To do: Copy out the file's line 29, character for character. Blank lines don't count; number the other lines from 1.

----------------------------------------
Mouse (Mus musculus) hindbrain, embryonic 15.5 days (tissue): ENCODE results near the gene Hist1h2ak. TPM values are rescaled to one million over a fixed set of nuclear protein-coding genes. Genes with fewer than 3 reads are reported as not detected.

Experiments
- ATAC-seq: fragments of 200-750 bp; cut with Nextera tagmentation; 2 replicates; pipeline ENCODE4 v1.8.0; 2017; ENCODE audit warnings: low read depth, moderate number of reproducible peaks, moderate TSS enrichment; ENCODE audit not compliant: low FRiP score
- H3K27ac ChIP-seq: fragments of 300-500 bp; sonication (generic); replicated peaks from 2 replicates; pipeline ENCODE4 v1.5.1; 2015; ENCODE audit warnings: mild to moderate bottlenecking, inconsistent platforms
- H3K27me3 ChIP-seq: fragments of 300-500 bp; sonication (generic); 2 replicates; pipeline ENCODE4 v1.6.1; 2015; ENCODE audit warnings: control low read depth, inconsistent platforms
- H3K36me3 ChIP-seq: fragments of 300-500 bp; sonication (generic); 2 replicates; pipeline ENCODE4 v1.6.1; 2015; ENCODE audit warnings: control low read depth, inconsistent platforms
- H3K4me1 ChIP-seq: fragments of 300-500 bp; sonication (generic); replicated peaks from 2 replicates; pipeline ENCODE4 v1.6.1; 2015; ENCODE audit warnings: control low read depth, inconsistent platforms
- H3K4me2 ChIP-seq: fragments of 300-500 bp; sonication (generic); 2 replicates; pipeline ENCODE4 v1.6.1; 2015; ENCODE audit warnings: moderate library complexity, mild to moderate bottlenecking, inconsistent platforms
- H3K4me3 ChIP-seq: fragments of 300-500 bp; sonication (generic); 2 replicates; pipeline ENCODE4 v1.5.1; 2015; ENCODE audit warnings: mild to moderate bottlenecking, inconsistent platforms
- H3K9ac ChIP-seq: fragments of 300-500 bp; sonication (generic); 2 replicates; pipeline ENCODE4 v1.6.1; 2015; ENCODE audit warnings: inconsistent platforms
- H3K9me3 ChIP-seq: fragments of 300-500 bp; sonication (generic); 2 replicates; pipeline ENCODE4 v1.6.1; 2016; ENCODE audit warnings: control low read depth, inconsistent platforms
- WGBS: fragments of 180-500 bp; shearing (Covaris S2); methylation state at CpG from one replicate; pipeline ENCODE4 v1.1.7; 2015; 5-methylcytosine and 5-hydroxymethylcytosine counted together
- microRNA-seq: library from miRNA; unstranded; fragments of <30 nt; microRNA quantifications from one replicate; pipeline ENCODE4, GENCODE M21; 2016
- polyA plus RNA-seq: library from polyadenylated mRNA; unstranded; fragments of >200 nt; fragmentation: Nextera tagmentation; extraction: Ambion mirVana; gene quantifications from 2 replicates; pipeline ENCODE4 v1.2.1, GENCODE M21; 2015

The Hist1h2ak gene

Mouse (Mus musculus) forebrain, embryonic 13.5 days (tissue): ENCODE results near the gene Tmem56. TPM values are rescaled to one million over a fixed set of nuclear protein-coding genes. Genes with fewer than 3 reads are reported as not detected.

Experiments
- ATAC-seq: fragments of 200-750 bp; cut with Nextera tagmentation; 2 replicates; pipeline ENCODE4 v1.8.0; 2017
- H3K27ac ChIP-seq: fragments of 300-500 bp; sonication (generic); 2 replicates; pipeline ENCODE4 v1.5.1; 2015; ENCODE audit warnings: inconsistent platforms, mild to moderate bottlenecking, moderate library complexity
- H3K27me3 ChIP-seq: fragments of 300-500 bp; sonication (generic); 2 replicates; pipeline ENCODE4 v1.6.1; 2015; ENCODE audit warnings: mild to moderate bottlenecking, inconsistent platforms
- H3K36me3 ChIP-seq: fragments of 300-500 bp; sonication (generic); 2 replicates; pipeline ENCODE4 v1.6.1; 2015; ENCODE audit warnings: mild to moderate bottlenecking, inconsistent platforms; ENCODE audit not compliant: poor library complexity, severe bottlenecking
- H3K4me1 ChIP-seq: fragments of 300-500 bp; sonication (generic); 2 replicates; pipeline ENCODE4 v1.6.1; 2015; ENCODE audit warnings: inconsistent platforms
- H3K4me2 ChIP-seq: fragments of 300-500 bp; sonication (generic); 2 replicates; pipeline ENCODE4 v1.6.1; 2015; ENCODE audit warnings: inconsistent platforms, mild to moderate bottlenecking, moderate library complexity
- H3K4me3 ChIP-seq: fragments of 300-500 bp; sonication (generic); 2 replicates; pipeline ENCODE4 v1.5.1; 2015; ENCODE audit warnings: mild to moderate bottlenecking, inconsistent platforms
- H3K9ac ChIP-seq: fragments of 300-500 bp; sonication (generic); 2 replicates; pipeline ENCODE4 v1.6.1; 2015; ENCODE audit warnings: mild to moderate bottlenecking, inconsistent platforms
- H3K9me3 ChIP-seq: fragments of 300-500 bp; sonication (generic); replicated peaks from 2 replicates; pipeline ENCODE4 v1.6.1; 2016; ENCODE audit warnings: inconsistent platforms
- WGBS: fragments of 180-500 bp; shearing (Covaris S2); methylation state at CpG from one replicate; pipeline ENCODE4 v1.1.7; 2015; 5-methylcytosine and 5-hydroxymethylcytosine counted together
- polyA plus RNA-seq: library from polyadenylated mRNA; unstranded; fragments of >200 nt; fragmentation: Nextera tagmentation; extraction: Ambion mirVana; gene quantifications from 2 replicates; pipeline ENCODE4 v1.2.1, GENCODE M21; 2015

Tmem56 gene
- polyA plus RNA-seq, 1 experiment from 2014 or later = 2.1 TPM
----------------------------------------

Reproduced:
Tmem56 gene